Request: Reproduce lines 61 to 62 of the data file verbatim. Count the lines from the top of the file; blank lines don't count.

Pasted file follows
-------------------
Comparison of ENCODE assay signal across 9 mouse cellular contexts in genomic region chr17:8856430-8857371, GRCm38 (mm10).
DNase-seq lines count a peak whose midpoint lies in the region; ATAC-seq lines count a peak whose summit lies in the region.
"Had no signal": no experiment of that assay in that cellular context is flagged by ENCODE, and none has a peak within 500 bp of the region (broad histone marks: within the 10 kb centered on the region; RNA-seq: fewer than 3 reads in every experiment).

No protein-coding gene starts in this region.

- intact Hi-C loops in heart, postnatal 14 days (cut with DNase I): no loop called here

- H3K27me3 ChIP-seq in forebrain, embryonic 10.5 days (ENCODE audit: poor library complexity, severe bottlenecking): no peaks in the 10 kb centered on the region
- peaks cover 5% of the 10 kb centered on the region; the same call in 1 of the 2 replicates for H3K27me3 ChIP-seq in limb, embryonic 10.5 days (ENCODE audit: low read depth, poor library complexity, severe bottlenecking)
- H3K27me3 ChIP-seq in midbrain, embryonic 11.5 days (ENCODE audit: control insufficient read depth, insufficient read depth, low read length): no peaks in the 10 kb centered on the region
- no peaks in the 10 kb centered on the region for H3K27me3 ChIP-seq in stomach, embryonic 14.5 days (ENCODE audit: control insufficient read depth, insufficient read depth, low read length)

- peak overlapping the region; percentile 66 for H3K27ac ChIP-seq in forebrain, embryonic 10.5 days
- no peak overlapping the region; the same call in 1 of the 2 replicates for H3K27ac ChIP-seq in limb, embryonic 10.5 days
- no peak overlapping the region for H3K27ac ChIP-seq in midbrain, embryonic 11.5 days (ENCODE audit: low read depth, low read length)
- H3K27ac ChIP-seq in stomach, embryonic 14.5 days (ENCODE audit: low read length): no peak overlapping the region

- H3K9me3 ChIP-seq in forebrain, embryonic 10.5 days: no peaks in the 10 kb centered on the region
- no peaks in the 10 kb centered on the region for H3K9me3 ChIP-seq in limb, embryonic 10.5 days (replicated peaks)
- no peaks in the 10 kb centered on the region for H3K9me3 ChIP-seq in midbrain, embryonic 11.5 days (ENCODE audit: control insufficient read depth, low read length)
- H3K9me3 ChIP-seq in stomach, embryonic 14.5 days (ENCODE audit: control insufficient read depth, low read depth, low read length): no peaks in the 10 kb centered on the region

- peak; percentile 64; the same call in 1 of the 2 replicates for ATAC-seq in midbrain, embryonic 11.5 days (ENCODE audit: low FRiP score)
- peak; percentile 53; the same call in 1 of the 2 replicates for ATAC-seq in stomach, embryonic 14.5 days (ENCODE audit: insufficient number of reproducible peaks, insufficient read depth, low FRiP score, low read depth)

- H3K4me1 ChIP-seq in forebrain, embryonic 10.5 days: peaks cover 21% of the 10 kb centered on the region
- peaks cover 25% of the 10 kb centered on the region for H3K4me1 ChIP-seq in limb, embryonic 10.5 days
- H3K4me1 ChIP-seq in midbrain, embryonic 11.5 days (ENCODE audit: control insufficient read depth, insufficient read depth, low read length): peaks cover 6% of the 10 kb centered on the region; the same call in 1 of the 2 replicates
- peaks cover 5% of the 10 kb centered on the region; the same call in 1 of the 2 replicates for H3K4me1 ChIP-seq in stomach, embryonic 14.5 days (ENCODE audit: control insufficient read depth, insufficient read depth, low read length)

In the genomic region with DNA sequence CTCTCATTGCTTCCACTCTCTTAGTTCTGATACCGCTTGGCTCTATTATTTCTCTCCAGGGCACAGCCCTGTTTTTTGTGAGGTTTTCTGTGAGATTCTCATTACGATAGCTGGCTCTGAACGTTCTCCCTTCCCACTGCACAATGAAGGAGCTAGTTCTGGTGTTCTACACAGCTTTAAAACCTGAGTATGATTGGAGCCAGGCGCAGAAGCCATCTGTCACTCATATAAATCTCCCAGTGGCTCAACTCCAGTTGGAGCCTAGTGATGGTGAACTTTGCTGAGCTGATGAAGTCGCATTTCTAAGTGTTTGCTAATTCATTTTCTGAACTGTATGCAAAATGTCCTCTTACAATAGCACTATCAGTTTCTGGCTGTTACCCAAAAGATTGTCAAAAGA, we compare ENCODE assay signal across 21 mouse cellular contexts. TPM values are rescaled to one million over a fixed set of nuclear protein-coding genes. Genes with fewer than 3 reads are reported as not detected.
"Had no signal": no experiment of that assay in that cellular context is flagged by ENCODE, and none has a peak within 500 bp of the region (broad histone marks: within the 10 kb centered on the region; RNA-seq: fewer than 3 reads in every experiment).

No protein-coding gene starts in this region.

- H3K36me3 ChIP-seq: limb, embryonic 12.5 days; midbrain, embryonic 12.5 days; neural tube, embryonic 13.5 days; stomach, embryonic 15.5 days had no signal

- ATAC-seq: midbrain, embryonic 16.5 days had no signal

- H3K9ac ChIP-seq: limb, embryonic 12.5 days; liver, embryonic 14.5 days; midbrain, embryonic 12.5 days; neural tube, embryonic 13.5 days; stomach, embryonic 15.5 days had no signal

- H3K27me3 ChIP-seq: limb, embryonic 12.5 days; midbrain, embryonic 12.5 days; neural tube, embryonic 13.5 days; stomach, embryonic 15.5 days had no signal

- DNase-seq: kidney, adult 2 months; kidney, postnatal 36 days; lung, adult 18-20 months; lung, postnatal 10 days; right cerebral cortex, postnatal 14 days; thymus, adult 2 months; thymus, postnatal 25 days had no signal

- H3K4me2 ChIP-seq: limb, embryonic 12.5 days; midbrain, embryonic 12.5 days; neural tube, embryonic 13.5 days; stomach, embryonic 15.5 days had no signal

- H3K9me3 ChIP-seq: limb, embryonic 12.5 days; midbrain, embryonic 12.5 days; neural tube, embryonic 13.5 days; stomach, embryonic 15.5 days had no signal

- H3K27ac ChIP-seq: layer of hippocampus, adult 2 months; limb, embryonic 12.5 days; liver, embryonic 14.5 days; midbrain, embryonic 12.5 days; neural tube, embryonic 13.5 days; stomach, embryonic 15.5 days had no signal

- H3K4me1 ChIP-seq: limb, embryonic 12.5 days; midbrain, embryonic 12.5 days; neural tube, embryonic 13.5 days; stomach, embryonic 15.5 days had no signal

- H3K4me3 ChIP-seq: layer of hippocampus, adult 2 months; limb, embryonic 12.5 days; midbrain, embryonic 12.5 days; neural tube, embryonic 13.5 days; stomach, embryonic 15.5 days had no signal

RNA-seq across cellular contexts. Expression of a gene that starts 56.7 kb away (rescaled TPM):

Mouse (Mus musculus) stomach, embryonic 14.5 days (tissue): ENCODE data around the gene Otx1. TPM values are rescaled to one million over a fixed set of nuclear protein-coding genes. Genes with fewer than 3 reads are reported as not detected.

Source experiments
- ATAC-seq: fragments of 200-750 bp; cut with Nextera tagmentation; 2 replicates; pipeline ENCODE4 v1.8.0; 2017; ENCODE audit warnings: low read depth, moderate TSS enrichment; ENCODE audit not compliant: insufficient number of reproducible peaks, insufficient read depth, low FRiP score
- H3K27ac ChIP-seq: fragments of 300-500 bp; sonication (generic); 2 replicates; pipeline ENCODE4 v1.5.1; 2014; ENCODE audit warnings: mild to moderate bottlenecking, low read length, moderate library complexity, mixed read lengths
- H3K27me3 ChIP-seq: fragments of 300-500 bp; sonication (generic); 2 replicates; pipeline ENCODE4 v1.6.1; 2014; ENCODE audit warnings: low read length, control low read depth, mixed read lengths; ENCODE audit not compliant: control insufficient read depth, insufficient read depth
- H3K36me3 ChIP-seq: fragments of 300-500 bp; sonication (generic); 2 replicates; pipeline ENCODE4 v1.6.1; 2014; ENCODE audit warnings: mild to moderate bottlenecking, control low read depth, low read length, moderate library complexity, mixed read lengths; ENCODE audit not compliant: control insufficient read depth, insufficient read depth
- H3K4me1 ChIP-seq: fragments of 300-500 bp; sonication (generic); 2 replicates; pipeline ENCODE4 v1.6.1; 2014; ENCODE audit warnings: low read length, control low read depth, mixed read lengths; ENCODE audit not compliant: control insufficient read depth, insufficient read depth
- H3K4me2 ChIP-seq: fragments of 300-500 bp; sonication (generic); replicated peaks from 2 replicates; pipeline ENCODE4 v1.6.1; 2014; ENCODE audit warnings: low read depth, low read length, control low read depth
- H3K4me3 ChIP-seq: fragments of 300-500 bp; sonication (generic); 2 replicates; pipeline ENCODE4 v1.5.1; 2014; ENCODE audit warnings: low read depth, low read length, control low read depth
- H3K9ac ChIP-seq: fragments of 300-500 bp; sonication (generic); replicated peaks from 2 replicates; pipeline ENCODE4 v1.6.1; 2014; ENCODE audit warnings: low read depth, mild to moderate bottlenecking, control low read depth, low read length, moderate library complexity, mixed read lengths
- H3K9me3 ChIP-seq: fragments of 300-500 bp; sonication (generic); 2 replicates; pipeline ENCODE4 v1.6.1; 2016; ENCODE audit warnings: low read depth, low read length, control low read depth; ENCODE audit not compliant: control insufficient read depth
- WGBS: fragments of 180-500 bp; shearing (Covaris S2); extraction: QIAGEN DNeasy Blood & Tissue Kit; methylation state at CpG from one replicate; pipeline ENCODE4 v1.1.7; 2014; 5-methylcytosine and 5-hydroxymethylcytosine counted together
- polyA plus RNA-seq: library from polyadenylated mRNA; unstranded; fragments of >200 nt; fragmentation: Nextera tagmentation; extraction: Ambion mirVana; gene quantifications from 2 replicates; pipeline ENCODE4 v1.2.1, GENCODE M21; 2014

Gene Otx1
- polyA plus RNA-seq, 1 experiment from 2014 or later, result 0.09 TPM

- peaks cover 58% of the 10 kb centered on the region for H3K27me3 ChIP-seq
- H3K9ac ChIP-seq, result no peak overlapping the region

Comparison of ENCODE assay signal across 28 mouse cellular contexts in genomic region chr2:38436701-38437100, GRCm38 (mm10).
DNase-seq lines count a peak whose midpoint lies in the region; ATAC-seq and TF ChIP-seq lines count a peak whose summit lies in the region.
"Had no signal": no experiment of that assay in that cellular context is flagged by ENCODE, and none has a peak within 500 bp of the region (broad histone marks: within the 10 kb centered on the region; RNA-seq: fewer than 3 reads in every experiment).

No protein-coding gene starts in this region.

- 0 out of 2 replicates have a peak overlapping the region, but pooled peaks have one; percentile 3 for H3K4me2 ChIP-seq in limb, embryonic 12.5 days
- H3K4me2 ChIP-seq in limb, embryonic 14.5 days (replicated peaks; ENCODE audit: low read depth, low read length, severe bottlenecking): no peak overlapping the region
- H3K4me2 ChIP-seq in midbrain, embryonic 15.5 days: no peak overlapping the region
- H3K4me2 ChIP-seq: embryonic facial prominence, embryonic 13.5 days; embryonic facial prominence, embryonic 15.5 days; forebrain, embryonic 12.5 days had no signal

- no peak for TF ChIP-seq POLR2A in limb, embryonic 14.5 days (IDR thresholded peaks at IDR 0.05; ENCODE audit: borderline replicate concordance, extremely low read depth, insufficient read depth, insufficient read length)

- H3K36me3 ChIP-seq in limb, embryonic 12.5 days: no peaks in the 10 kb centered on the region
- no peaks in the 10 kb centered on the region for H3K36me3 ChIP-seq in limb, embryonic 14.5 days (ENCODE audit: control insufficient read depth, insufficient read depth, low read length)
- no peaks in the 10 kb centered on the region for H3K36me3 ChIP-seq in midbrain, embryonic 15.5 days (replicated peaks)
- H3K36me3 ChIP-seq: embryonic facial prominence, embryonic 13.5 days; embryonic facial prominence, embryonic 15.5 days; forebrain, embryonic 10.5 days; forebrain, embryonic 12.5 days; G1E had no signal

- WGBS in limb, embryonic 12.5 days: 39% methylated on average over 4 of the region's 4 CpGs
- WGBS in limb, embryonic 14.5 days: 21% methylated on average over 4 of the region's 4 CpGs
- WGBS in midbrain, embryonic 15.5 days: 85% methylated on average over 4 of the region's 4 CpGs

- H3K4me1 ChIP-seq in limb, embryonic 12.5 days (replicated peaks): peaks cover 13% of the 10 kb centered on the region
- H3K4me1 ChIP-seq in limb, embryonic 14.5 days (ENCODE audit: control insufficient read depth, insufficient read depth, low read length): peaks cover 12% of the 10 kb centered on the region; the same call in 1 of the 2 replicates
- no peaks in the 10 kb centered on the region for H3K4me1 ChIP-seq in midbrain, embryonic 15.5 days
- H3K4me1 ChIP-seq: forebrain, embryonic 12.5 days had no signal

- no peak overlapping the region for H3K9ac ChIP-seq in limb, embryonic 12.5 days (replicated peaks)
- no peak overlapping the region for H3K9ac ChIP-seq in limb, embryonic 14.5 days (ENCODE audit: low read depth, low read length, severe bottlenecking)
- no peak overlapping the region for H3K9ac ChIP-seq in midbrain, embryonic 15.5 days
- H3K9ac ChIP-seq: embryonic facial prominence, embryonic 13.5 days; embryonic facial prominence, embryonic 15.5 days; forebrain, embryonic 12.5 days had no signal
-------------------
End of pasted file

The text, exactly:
- H3K4me2 ChIP-seq in midbrain, embryonic 15.5 days: no peak overlapping the region
- H3K4me2 ChIP-seq: embryonic facial prominence, embryonic 13.5 days; embryonic facial prominence, embryonic 15.5 days; forebrain, embryonic 12.5 days had no signal